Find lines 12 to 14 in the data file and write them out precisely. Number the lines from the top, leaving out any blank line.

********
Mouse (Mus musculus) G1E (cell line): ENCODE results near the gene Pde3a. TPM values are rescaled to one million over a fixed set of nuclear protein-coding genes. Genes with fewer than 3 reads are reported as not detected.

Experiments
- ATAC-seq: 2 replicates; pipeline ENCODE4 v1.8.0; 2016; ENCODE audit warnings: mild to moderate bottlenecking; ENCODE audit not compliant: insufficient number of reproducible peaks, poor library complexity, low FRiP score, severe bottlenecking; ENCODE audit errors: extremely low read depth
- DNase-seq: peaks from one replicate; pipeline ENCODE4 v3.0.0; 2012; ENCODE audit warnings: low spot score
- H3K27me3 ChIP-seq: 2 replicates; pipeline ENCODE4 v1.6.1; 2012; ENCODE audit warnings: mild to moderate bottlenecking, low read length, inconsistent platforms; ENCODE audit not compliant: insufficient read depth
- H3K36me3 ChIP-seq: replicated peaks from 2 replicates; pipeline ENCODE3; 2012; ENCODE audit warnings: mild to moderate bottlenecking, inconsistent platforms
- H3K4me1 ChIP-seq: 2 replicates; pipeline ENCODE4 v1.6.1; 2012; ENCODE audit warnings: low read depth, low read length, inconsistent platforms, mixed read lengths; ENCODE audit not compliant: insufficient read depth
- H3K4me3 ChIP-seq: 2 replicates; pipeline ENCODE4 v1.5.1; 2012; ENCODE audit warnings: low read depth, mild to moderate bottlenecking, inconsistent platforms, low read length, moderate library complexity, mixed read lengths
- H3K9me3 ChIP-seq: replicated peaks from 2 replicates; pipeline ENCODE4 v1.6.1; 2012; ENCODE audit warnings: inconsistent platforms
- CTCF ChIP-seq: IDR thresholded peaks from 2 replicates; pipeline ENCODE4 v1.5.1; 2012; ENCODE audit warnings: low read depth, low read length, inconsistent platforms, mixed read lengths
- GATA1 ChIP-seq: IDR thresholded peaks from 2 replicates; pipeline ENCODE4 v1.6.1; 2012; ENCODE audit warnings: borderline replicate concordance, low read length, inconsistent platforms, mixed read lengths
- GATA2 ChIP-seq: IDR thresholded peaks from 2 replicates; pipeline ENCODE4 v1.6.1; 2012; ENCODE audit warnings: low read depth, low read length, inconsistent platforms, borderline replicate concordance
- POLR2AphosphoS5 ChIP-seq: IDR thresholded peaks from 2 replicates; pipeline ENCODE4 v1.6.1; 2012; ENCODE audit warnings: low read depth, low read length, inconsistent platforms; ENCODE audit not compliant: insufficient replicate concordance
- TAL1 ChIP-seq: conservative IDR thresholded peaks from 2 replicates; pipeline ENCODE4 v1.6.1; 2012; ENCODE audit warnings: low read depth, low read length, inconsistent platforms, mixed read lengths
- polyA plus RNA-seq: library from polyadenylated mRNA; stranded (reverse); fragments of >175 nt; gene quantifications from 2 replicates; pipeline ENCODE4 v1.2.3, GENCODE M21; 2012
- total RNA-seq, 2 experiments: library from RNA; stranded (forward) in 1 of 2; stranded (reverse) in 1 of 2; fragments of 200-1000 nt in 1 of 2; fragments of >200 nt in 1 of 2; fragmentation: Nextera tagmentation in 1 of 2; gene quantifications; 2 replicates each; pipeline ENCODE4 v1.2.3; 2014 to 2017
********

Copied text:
- GATA2 ChIP-seq: IDR thresholded peaks from 2 replicates; pipeline ENCODE4 v1.6.1; 2012; ENCODE audit warnings: low read depth, low read length, inconsistent platforms, borderline replicate concordance
- POLR2AphosphoS5 ChIP-seq: IDR thresholded peaks from 2 replicates; pipeline ENCODE4 v1.6.1; 2012; ENCODE audit warnings: low read depth, low read length, inconsistent platforms; ENCODE audit not compliant: insufficient replicate concordance
- TAL1 ChIP-seq: conservative IDR thresholded peaks from 2 replicates; pipeline ENCODE4 v1.6.1; 2012; ENCODE audit warnings: low read depth, low read length, inconsistent platforms, mixed read lengths